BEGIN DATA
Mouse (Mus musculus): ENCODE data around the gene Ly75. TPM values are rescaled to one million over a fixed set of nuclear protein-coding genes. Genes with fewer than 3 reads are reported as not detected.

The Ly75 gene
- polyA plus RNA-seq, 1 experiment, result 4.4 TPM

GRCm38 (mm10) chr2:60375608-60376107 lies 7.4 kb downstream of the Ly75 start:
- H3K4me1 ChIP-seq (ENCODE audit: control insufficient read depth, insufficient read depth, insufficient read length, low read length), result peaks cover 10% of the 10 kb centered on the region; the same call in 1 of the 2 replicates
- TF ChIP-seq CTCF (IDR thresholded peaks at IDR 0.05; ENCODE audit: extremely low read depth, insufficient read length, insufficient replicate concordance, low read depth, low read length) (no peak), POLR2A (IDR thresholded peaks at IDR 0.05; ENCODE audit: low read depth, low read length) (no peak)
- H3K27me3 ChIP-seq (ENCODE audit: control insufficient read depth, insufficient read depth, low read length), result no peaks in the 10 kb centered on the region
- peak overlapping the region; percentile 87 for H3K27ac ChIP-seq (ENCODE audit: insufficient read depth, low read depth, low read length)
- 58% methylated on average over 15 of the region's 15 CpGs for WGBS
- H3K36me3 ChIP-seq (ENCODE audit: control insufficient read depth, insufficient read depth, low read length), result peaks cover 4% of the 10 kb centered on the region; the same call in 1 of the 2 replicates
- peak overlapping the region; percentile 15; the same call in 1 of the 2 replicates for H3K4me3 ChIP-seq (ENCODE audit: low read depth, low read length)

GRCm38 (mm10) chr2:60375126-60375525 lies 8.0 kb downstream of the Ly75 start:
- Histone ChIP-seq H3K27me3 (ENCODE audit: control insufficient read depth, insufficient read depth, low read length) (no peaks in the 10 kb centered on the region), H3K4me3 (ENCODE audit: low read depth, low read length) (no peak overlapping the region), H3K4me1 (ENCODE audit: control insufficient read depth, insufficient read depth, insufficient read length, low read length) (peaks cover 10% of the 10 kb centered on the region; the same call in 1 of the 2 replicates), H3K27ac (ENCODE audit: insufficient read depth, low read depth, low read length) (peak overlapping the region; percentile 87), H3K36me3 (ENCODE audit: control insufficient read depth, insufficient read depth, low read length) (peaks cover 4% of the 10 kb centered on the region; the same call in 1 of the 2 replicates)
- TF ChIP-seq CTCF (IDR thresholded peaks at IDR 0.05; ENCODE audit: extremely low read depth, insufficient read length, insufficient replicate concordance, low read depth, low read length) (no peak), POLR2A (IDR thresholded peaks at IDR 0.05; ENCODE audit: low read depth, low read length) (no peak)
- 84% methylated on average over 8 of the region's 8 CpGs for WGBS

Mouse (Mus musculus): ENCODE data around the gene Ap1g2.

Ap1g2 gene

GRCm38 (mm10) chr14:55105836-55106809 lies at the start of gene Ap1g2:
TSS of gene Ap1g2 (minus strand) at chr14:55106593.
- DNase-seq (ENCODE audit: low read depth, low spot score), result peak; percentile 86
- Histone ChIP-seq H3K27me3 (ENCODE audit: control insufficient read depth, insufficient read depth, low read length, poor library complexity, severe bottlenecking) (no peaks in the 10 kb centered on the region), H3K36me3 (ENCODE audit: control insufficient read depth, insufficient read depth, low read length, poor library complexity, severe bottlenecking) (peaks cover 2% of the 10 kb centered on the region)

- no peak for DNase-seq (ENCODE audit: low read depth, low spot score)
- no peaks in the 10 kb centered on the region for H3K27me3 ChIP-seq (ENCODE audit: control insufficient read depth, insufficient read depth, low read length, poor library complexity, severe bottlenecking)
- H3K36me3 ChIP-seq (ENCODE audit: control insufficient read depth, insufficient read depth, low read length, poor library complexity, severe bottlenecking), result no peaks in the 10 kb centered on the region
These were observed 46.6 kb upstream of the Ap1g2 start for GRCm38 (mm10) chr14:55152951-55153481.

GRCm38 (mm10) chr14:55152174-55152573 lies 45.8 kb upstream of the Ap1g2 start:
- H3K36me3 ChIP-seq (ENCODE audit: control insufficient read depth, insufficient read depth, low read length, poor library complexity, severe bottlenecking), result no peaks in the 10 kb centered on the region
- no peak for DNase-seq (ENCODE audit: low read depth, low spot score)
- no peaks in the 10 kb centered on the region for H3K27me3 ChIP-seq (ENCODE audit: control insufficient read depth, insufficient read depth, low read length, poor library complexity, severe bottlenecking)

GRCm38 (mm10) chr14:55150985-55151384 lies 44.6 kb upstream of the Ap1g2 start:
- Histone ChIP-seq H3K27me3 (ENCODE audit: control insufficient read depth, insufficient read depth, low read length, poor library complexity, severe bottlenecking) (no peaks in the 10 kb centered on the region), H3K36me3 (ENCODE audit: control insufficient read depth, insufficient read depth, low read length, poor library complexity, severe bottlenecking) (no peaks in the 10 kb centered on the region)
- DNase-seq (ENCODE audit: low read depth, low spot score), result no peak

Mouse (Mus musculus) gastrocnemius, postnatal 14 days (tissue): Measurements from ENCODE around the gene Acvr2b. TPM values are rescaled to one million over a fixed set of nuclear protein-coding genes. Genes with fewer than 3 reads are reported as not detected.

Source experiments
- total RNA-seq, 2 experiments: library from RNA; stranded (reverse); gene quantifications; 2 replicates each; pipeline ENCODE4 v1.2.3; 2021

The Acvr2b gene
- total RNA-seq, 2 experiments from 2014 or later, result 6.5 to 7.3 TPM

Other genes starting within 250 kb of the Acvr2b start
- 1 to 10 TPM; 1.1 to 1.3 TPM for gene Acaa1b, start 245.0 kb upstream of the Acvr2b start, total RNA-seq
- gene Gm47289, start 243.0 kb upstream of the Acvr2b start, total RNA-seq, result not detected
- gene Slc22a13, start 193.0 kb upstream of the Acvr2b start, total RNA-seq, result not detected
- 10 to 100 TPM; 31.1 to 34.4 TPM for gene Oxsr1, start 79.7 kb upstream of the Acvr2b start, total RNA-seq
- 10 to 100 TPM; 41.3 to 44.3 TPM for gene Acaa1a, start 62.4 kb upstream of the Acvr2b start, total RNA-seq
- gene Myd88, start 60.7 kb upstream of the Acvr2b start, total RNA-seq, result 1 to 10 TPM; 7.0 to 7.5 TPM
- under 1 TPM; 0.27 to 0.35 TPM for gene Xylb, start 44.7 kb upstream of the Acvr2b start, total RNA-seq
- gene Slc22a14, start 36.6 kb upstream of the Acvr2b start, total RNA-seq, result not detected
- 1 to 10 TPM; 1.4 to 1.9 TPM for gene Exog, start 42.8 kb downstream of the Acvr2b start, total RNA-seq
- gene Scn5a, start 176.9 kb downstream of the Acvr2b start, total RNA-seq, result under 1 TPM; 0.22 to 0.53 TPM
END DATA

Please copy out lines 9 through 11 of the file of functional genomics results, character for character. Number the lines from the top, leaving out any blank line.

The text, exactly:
- 58% methylated on average over 15 of the region's 15 CpGs for WGBS
- H3K36me3 ChIP-seq (ENCODE audit: control insufficient read depth, insufficient read depth, low read length), result peaks cover 4% of the 10 kb centered on the region; the same call in 1 of the 2 replicates
- peak overlapping the region; percentile 15; the same call in 1 of the 2 replicates for H3K4me3 ChIP-seq (ENCODE audit: low read depth, low read length)